The Indians invited Eliot to return and preach to them again, and they also requested land on which to build a town. It was this request which brought Eliot both his greatest success and his greatest hardship in his missionary work. Eliot had already encountered opposition from some Indian chiefs—who feared they were losing the loyalty of the converted warriors. But some New Englanders also doubted the value of Eliot's work. Most of the English who settled the New World believed that all land uncultivated by the Indians belonged to the King, and could therefore be parceled out only by the Crown or its representatives. The Indians, accustomed to ranging over the land at will, found the colonists' attitude hard to understand. John Eliot, however, was determined not to let the dispute over land claims deter him from his desire to separate his converts from hostile Indians and suspicious settlers. He felt it was necessary for the Algonquins to live in a town so that they could be "under the government of the Lord, and . . . have a church." He was also concerned that the Indians be in a community where they could more easily be instructed in such skills as reading, writing, planting, and building. His arguments proved convincing to the Massachusetts General Court, and that body granted the Indians 6000 acres for their first town.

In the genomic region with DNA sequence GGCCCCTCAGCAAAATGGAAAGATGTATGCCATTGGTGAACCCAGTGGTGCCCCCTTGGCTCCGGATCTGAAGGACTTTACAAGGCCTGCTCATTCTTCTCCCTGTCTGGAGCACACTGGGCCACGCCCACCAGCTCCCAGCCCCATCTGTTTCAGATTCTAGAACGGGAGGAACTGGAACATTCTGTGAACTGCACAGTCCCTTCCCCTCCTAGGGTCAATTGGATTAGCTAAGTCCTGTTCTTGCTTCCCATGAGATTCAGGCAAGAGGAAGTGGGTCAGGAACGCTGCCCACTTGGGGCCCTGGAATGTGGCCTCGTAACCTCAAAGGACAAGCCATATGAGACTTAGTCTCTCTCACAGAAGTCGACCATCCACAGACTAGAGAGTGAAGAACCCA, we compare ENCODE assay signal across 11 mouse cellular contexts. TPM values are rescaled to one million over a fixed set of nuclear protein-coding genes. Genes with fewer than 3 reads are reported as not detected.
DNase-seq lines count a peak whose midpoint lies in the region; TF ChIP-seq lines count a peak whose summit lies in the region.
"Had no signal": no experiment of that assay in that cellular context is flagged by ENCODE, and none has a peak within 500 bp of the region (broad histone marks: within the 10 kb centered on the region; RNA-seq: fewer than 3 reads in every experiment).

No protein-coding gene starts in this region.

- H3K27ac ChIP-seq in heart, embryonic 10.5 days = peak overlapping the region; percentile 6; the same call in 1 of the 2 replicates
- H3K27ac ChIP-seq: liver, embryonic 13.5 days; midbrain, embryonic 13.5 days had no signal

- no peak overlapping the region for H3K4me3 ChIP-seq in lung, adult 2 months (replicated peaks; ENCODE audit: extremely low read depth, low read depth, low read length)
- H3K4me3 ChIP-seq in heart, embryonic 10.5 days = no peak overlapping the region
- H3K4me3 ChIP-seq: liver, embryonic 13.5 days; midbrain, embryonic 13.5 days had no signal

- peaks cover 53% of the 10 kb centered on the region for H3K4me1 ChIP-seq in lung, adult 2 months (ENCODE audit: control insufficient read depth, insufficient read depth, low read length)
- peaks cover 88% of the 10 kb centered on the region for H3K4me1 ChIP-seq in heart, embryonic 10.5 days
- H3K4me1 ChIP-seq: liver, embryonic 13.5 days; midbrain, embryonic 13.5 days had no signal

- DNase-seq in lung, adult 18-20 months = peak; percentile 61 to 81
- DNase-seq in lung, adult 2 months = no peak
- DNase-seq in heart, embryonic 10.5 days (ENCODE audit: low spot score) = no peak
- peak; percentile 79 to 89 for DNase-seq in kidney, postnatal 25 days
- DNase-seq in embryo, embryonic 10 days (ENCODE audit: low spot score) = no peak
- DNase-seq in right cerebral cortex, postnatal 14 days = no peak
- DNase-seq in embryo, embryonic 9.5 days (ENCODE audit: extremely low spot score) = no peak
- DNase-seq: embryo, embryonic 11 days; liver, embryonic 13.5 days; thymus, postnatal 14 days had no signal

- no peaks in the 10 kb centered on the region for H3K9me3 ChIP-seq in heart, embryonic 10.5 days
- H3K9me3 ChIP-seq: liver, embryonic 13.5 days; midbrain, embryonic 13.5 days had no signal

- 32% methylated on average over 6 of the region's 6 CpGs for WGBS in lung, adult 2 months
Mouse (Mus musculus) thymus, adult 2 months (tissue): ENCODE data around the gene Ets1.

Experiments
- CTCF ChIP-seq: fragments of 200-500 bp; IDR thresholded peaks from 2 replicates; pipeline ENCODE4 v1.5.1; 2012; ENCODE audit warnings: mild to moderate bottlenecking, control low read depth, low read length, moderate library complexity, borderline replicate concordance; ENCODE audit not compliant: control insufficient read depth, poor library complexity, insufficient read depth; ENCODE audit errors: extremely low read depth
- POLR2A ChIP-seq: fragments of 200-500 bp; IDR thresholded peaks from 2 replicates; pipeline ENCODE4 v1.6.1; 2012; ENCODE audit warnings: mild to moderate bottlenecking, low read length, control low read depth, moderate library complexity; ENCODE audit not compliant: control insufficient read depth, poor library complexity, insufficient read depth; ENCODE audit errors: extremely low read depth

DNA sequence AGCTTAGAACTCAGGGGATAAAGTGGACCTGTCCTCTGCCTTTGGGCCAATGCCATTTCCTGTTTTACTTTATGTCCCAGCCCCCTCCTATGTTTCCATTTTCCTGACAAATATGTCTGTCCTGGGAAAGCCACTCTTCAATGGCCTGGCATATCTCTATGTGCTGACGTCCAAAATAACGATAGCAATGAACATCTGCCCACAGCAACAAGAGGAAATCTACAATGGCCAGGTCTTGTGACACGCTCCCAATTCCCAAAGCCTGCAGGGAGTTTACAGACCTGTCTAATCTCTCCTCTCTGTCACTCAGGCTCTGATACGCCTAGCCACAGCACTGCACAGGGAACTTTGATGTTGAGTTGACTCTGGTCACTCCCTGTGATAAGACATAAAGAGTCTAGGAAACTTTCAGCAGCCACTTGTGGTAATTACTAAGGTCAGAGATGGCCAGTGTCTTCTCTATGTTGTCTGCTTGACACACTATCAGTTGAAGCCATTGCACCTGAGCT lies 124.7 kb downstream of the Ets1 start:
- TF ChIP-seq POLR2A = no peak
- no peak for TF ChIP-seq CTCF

After a fruitless search for the perfect location, Eliot got on his knees before God. It was while he was still praying that one of his Indian converts came to his teacher and led him to the future site of the first "praying villiage": Natick. The Indians built the town, including wigwams, a storehouse, a meetinghouse, a fort, and a footbridge without any other aid than that of an English carpenter, who was there for two days. They based their civil government on the Mosaic plan in Exodus 18: rulers of tens, fifties, and hundreds. Eliot composed the town's formal laws himself, and the Indians soon became conscientious in rebuking and punishing those who broke laws such as abstaining from strong drink or men being forbidden to wear long hair.